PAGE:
# Permutations of length $n$ in which the first ascent occurs in an even position

A permutation $p=p_1p_2...p_n$ has an ascent in position $i$ if $p_i<p_{i+1}$.

Consider every permutation to have an ascent in position $n$.

How many permutations of length $n$ are there in which the first ascent occurs in an even position?

Say a permutation has its first ascent in position $2i\leq n$. I am trying to count all such permutations. Every such permutation must have $p_1>p_2>...>p_{2i-1}>p_{2i}<p_{2i+1}$, so $p_{2i}$ must be less than or equal to $n-2i$ in order to have enough integers to place in positions $1,2,3,...,2i-1,2i+1$. I haven't been able to find a way to count these permutations. The problem was presented in a chapter on generating functions.

Let's first construct a generating function $g(x,y)$ such that $k![x^ky^l]g(x,y)$ counts the permutations of length $k$ without ascent before the $l$-th position. So $g(x,y)$ is exponential in $x$, $x$ keeps track of the length of the permutation and $y$ keeps track of the number of positions without ascent.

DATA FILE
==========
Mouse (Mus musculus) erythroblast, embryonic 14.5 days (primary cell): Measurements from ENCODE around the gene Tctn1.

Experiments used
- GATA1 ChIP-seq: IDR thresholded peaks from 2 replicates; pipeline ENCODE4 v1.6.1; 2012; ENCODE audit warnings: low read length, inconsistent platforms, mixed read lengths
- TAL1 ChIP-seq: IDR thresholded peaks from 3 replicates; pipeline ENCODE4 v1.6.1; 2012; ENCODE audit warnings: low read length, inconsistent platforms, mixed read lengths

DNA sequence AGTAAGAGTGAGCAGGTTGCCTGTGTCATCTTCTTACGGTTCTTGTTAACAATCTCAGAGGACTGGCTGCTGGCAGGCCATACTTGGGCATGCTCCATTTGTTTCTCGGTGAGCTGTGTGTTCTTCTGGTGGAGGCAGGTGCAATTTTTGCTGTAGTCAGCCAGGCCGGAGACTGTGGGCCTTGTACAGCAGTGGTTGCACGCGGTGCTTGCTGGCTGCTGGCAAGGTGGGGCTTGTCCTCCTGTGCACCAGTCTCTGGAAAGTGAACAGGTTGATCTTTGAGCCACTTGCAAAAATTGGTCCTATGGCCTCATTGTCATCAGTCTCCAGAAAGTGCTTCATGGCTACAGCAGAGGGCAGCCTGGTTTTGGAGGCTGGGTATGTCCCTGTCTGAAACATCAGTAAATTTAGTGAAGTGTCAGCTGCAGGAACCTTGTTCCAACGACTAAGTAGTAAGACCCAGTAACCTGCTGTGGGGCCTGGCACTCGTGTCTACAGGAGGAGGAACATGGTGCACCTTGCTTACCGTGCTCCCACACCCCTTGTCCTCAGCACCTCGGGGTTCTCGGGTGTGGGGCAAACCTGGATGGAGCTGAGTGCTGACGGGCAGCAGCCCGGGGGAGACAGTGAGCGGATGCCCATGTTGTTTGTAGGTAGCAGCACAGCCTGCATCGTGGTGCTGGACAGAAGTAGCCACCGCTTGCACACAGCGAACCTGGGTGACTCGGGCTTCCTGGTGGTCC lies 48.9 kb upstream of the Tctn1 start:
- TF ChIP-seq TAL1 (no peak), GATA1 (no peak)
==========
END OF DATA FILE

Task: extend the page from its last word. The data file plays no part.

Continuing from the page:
There is exactly one permutation of given length with no ascent before the last position (namely the descending one), so these permutations are counted by $\mathrm e^{xy}$. A permutation without ascent before the $l$-th position is such a permutation without ascent before the last position, followed by an arbitrary permutation. The exponential generating function for arbitrary permutations is $\frac1{1-x}$. Concatenation of labeled objects corresponds to multiplication of their exponential generating functions, so

$$g(x,y)=\frac{\mathrm e^{xy}}{1-x}\;.$$

The number of permutations where the first ascent occurs after $l$ positions is the number of permutations without ascent before the $l$-th position minus the number of permutations without ascent before the $(l+1)$-th position, so we want $([y^l]-[y^{l+1}])g(x,y)$. (Note that this correctly handles the special case where a descending permutation is considered to have an ascent in the last position, since nothing is subtracted in this case.)

Summing over all even $l=2i$ yields

$$g(x)=\sum_i([y^{2i}]-[y^{2i+1}])g(x,y)=\sum_j(-1)^j[y^j]g(x,y)=g(x,-1)=\frac{\mathrm e^{-x}}{1-x}\;.$$

This is the Exponential Generating Function For Derangements, so the number of permutations of length $n$ with the first ascent in an even position is the number $!n$ of derangements of length $n$.